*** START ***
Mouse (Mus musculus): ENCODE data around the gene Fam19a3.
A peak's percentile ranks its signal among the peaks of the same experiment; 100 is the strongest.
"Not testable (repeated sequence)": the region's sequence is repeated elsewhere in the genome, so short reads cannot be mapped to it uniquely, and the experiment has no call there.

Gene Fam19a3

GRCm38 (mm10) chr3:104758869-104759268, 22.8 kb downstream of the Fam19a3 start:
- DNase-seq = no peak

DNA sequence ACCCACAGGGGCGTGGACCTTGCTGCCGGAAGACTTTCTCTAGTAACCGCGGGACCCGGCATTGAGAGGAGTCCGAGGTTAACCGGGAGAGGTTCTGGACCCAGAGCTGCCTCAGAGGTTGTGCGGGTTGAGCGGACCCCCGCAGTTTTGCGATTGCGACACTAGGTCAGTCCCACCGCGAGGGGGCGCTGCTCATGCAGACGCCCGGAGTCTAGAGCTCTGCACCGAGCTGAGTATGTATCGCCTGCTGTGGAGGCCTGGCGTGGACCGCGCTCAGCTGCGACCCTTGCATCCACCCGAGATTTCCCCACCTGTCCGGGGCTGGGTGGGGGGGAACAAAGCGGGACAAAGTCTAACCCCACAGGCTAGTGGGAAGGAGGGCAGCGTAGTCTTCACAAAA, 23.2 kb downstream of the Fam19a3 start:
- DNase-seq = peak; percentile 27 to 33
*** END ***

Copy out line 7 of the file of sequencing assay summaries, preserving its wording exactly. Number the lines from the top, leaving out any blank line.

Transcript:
DNA sequence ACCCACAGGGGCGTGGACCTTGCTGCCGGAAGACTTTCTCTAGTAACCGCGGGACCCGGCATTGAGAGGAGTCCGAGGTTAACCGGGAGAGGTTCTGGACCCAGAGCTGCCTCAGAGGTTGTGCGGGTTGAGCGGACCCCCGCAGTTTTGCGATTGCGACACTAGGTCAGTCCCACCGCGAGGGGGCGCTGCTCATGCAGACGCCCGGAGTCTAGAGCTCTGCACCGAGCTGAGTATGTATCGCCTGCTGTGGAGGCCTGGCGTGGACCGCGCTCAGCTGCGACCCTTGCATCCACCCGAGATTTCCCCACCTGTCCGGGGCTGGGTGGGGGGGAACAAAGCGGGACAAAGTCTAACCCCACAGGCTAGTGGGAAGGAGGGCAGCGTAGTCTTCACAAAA, 23.2 kb downstream of the Fam19a3 start: